The Mayflower had a few false starts before its trailblazing sea voyage to America more than 400 years back. Today, its synthetic intelligence-powered namesake is having some glitches of its namesake.
A slick robotic trimaran retracing the 1620 journey of the famous English vessel had to turn back Friday to fix a mechanical problem.
Nonprofit marine research firm ProMare, which worked together with IBM to build the autonomous boat, said it made the choice to come back to base”to investigate and fix a minor mechanical dilemma” but expects to be back on the trans-Atlantic journey when possible.
With no humans on board the boat, there is no one to make repairs while it is at sea.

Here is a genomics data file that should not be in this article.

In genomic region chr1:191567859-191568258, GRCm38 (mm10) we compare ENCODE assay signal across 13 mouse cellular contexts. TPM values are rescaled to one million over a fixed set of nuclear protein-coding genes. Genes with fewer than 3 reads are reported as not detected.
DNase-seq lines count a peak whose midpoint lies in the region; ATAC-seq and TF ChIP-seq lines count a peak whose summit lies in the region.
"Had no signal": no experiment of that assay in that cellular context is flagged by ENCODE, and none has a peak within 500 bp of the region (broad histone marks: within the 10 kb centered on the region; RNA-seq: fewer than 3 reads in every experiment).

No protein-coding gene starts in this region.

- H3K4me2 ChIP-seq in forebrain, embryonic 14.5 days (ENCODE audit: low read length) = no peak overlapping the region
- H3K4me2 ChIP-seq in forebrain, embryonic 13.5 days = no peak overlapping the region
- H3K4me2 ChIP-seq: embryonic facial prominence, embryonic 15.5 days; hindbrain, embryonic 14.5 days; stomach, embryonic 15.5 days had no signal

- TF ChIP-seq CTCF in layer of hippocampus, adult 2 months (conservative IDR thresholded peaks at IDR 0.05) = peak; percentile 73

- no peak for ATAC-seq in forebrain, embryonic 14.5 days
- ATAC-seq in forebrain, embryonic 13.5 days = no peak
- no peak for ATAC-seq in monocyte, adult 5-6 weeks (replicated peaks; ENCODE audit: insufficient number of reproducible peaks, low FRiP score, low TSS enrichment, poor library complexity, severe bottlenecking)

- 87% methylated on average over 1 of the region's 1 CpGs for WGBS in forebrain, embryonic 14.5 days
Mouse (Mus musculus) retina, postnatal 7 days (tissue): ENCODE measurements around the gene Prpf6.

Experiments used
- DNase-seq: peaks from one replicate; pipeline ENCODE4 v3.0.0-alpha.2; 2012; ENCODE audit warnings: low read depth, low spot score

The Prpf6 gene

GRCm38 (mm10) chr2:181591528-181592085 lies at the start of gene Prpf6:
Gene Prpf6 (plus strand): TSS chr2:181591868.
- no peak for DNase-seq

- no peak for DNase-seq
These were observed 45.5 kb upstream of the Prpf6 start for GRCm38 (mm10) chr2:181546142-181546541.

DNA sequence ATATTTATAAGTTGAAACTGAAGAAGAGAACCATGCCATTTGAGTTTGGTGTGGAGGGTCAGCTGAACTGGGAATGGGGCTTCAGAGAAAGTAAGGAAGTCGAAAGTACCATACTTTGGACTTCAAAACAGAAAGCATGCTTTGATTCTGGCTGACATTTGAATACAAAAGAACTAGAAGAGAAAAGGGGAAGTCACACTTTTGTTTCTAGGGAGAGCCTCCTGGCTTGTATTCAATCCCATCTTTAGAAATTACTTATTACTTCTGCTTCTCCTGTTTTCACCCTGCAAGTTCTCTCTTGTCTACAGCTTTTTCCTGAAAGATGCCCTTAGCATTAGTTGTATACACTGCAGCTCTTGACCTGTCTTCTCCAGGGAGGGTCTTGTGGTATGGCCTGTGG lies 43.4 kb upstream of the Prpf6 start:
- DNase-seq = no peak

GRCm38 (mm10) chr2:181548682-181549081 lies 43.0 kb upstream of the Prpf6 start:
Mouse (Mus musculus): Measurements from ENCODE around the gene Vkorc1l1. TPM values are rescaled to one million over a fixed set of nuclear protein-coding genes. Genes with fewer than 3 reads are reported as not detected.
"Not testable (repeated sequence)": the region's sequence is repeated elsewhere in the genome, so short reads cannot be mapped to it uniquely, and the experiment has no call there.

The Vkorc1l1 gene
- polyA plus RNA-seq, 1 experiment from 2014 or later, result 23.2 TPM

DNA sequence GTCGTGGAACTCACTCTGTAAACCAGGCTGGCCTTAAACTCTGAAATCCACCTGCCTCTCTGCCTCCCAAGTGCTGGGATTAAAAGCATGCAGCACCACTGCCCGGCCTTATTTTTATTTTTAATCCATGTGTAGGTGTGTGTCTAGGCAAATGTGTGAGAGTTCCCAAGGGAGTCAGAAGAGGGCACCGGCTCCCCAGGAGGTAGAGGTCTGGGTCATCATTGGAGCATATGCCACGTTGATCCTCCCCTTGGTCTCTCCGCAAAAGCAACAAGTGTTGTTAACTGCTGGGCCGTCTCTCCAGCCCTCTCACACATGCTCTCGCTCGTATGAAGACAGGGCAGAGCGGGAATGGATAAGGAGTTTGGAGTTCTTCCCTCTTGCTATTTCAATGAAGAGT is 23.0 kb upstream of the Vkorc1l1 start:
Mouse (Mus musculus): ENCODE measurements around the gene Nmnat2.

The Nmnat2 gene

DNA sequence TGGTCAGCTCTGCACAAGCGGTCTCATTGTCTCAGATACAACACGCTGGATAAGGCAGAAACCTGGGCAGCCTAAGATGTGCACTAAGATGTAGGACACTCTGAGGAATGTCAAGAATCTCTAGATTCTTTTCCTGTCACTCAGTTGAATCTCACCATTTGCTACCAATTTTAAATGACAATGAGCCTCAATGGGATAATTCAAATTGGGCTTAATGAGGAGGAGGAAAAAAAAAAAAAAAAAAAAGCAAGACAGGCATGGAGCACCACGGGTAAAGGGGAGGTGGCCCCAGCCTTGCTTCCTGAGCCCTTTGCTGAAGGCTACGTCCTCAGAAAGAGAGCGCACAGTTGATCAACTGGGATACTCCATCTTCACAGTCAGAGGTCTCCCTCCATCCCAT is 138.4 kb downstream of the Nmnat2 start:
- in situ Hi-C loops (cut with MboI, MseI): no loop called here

Piloted by artificial intelligence technology, the 50-foot (15-meter) Mayflower Autonomous Ship began its trip early Tuesday, leaving from Plymouth, England, also spending time off the Isles of Scilly until it headed for deeper waters.
It was supposed to take around 3 weeks to reach Provincetown on Cape Cod before making its way into Plymouth, Massachusetts. If successful, it could be the biggest autonomous vessel to cross the Atlantic.
There is some historical precedent for the malfunction: The original Mayflower that carried Pilgrim settlers to New England was supposed to set sail in the summer of 1620 but two turned back to England because of a leaking problem affecting its sister ship, the Speedwell.